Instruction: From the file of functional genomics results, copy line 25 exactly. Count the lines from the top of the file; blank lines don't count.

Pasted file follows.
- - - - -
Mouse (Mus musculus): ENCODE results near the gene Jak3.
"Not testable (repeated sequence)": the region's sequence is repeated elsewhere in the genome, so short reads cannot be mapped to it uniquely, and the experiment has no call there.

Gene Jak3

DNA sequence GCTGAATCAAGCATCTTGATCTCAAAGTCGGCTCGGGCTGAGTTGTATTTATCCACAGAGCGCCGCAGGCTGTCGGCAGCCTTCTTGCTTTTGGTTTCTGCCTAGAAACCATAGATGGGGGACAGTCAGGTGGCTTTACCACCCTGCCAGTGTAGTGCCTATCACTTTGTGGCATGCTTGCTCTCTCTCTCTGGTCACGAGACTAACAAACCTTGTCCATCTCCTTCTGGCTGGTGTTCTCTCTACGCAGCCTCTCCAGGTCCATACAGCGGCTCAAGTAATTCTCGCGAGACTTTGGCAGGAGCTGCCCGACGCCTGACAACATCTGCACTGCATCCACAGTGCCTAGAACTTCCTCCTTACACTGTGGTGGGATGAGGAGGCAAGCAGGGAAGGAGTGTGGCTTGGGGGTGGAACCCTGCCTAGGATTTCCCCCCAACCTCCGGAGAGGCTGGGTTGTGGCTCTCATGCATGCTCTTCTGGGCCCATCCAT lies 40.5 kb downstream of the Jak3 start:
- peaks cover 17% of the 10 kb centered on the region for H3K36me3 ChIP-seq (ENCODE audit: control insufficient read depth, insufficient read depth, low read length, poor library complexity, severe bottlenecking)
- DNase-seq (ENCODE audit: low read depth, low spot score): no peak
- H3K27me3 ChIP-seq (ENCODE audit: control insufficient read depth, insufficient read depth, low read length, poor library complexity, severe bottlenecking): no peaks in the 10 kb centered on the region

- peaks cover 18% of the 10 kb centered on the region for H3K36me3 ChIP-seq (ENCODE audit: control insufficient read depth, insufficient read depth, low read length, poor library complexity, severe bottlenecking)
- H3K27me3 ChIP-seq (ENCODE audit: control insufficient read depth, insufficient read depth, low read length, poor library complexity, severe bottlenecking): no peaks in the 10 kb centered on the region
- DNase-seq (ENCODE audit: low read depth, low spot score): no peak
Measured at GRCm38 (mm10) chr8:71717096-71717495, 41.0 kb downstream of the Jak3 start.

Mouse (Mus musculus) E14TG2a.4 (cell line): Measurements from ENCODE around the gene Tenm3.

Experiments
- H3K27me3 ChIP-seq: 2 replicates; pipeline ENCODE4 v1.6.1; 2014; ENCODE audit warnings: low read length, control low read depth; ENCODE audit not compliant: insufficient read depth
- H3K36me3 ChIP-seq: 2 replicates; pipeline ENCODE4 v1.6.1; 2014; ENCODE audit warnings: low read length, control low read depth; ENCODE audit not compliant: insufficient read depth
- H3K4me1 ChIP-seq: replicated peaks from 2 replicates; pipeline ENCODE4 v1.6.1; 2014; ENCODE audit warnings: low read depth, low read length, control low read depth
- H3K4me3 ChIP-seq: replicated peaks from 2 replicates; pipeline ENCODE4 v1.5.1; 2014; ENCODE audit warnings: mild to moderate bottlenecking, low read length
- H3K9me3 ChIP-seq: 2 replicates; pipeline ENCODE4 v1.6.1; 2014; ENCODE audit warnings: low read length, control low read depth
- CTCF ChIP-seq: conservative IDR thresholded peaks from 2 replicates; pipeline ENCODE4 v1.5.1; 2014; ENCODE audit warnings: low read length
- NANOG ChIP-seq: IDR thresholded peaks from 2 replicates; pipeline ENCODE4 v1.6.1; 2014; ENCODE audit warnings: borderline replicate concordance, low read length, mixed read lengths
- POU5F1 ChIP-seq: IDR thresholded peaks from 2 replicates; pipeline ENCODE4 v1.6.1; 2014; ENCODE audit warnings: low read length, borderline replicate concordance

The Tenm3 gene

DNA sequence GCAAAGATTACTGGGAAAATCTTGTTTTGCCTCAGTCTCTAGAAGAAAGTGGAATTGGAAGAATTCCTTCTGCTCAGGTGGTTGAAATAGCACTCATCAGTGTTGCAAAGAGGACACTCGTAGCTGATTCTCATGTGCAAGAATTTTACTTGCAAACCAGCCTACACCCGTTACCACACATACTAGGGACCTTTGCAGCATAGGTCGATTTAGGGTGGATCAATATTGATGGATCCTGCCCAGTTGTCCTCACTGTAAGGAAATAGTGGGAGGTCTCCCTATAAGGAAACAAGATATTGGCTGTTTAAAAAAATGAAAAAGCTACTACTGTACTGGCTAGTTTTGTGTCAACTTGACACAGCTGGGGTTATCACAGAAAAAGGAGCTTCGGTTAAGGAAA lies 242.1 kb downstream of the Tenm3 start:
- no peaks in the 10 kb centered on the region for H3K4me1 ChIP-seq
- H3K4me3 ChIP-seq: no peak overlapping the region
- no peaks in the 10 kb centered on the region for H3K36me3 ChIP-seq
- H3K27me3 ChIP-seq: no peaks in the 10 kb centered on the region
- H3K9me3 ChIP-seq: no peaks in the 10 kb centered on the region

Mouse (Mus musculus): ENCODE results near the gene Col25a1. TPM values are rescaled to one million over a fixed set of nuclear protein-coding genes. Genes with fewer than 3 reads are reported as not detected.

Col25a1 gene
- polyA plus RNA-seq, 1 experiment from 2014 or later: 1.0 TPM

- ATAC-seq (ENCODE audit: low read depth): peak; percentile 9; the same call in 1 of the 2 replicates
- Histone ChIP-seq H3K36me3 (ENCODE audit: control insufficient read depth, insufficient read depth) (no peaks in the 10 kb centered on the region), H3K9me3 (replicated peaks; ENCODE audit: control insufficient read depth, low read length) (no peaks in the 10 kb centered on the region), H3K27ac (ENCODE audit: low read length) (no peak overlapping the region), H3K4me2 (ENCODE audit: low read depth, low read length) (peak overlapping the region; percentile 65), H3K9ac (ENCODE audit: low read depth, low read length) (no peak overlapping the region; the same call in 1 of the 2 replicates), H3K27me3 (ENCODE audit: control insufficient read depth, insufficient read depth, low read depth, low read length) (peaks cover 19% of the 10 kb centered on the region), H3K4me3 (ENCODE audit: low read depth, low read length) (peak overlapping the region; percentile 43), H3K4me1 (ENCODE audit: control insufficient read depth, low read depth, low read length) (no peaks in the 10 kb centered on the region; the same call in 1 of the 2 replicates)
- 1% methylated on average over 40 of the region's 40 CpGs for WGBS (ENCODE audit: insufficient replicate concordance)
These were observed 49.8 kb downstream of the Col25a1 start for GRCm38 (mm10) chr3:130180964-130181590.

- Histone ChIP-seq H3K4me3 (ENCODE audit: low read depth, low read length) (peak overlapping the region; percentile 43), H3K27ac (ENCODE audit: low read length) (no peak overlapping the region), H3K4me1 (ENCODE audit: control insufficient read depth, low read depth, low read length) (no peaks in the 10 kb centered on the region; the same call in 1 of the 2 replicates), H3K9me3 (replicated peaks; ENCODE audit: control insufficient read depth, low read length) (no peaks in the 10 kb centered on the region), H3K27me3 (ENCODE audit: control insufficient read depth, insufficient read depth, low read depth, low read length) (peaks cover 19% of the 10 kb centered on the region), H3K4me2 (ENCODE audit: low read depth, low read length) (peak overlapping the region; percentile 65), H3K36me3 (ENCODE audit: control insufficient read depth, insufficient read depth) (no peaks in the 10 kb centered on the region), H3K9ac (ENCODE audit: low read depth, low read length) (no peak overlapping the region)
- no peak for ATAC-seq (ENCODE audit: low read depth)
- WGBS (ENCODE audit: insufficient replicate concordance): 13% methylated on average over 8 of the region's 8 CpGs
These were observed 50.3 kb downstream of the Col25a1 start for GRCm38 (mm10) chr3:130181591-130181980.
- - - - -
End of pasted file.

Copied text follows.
- H3K4me3 ChIP-seq: no peak overlapping the region